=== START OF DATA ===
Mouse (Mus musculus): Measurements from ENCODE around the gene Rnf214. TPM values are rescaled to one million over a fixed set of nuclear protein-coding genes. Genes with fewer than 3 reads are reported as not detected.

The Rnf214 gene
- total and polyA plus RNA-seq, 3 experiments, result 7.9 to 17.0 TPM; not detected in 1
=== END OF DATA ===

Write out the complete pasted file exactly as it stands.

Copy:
Mouse (Mus musculus): Measurements from ENCODE around the gene Rnf214. TPM values are rescaled to one million over a fixed set of nuclear protein-coding genes. Genes with fewer than 3 reads are reported as not detected.

The Rnf214 gene
- total and polyA plus RNA-seq, 3 experiments, result 7.9 to 17.0 TPM; not detected in 1